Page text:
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Six charts that show what parenthood is like in Europe today

The Duke and Duchess of Cambridge with their new baby son
The Duke and Duchess of Cambridge with their new baby son Copyright REUTERS
Copyright REUTERS
By Emily Commander
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The Duchess of Cambridge has just given birth to a son, her third child. The life of these Royal parents may be radically different from the lives of most European families, but what does parenthood look like for the rest of us? These six charts will tell you everything you need to know.

1. How many children are born per woman?


Source: Eurostat

Despite a slight fall in the birth rate, in 2016 France again topped the table for the average number of births per woman, at 1.92. This is no surprise for a country with a raft of pro-natalist policies, including tax breaks and cheaper rail travel for large families, and a well-respected subsidised childcare programme.

At 1.34 births per woman, fertility rates are joint-lowest in Italy and Spain, two of the countries hardest hit by the economic crisis. Greece, which was harder hit, has a birth rate of 1.38 per woman.

2. What is the average age of new mothers?

Source: Eurostat

In 2016, the mean age for new mothers was lowest in Bulgaria, at 26, closely followed by Romania, at 26.4 and Latvia, at 26.8. It was oldest in Italy, at 31.

3. What percentage of babies are born to unmarried parents?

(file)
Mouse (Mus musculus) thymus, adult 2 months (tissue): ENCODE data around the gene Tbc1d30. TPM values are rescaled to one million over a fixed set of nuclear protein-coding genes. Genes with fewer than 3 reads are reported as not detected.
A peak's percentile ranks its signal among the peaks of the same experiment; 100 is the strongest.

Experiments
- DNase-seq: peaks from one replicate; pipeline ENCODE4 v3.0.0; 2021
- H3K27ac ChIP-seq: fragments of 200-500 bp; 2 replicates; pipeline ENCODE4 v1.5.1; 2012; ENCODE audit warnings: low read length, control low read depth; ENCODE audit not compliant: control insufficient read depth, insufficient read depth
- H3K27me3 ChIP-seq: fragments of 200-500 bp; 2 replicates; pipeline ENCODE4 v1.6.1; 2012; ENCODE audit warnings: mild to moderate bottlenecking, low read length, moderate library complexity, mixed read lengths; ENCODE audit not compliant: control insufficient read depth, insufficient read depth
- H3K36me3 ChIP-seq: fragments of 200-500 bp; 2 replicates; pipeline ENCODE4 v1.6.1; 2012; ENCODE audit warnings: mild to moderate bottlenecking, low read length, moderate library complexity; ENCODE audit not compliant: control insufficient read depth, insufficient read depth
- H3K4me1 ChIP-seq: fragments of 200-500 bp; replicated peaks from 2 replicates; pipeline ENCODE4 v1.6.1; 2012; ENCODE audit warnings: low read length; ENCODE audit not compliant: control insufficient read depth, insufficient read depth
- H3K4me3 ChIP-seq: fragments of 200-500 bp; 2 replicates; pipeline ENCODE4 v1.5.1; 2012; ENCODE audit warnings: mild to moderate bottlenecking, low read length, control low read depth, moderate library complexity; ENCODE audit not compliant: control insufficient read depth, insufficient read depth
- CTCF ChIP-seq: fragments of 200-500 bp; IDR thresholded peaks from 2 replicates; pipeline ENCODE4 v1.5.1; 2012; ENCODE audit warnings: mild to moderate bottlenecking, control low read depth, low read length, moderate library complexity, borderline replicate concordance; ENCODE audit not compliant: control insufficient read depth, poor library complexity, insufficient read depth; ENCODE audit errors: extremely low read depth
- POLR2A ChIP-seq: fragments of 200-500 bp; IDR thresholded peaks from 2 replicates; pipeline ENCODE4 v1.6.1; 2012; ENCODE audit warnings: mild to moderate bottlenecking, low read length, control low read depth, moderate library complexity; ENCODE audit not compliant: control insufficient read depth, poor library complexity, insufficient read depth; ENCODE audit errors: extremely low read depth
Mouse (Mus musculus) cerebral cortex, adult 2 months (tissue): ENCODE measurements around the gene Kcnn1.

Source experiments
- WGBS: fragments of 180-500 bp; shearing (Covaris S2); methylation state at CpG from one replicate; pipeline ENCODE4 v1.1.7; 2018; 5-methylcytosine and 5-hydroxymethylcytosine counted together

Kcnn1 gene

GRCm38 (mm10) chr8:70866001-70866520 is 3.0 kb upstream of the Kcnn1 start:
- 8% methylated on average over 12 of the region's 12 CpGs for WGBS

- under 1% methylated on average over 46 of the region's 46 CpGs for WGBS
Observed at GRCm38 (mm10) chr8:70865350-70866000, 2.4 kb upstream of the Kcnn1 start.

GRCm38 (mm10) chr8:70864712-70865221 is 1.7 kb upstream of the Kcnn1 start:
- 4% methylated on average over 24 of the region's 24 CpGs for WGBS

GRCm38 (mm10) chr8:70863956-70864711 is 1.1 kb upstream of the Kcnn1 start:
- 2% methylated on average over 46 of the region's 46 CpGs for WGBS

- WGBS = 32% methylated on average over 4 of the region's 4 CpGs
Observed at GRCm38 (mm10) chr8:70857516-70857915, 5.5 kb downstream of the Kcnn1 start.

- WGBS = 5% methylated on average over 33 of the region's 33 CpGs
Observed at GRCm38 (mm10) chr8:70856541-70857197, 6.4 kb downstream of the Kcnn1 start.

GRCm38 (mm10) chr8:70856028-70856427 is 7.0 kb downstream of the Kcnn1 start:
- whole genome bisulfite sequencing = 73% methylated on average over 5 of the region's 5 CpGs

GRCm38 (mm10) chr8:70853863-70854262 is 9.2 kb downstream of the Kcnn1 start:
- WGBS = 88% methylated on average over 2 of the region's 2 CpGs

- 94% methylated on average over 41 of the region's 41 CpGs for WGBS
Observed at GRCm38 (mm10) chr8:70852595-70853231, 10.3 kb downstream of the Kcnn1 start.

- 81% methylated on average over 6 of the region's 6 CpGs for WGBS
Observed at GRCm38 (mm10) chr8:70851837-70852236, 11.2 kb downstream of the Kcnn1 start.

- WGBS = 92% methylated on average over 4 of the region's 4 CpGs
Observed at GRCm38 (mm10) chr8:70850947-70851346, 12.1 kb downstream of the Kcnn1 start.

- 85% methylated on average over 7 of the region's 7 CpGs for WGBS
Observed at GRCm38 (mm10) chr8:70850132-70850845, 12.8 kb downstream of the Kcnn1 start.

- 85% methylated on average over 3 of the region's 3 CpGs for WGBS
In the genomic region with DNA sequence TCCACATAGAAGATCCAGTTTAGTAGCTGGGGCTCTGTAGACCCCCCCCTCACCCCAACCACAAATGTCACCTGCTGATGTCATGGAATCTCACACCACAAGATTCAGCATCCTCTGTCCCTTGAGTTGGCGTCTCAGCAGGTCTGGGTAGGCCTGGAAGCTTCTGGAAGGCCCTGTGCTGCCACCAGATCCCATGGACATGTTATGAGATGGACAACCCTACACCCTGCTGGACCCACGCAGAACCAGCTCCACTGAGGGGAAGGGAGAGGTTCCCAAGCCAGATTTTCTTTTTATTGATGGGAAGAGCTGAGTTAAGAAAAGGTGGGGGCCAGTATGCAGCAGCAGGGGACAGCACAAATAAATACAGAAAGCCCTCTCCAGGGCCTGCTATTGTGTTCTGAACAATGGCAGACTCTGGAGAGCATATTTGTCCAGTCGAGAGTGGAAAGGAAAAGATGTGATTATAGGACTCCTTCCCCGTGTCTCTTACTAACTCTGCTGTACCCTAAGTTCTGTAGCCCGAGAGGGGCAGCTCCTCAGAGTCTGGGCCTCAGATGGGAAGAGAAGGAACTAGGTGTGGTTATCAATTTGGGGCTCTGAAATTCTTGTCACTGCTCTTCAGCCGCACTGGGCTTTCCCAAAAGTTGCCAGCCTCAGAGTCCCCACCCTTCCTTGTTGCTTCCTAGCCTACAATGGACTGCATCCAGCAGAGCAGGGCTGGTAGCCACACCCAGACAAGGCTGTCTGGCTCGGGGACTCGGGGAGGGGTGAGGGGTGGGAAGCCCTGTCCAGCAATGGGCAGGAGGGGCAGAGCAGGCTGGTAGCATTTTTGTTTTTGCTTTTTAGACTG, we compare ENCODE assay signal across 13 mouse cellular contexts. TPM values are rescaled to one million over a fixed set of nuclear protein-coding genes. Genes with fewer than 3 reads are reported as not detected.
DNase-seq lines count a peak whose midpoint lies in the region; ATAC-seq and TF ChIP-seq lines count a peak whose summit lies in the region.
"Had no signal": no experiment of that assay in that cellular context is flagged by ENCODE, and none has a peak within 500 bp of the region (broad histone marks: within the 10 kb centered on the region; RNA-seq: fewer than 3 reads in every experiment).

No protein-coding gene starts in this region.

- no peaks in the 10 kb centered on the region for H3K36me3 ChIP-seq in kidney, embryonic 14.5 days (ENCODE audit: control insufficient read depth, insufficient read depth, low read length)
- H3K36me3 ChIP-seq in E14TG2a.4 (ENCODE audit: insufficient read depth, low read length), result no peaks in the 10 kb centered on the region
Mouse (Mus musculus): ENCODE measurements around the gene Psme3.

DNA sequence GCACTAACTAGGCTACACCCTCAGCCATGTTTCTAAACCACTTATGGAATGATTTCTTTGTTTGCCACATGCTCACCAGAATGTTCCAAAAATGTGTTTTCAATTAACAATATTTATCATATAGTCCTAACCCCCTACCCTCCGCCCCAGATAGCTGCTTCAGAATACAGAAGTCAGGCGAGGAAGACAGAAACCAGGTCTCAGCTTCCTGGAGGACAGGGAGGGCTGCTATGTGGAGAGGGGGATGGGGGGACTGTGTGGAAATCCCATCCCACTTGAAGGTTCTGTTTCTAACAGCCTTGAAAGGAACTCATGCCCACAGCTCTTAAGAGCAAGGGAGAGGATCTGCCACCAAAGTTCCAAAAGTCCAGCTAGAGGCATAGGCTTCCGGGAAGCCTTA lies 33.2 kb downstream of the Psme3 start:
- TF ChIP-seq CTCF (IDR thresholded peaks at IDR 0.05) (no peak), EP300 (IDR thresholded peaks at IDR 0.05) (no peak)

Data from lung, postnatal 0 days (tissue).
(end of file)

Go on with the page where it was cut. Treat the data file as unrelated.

Source: Eurostat

Over 50% of babies are born to unmarried parents in several countries. France tops the chart, at 59.7%. In Greece, the vast majority of parents are married: just 9.4% of babies are born out of wedlock.

In the past 30 years, this percentage has increased most drastically in traditionally Catholic countries, such as Italy, Spain and Ireland. This tallies with a significant decline in marriage rates across Europe. This decade, the rate was at its lowest in Italy since the First World War.

4. Percentage of first births to teenage mothers

Source: Eurostat

Romania has the highest rate of teenage births of first babies. 14.2% of its first babies are born to teenage mothers. The rate was lowest in Slovenia, at just 1.6%.

5. How much paid leave can new or expectant parents take off work?

Source: OECD

New Zealand's Prime Minister, Jacinda Ardern is unmarried, pregnant and going on maternity leave. She will be back at work within just a few weeks, however, and is relying on her partner, Clarke Gayford, to be a stay-at-home Dad. It seems like a modern division of labour, but could parents easily do it here in Europe?

Before you take one look at the chart and dash off to Bulgaria, however, you should note that these figures hide quite a complicated picture. In Greece, for example, there are big differences between the public and private sectors. Most women just receive the basic amount of 17 weeks' paid maternity leave, with an additional 26 weeks of "special maternity leave" for those insured with a particular insurer.

Although Sweden doesn't seem to seem to grant much maternity or paternity leave, its allowances are actually amongst the most generous in Europe. The country leads in the way in gender parity, allowing both parents to take a share in paid parental leave in addition to the gender-specific leave for mothers and fathers.

Bulgaria offers the most generous paid leave to new or expectant parents, with women entitled to 58.6 weeks, assuming that they have made 12 months of insurance contributions beforehand, and men to a comparatively trifling 2.1. New or expectant parents get least paid time off in Portugal, but they get longer if they split the leave.

6. Are new parents entitled to a bonus?

Source: OECD

New parents in Luxembourg receive a big payout. In Finland, resources are concentrated on essential items. Since 1938, all Finnish parents have received a cardboard box containing baby clothes and other basic equipment. At a push, the baby can sleep in the box itself...

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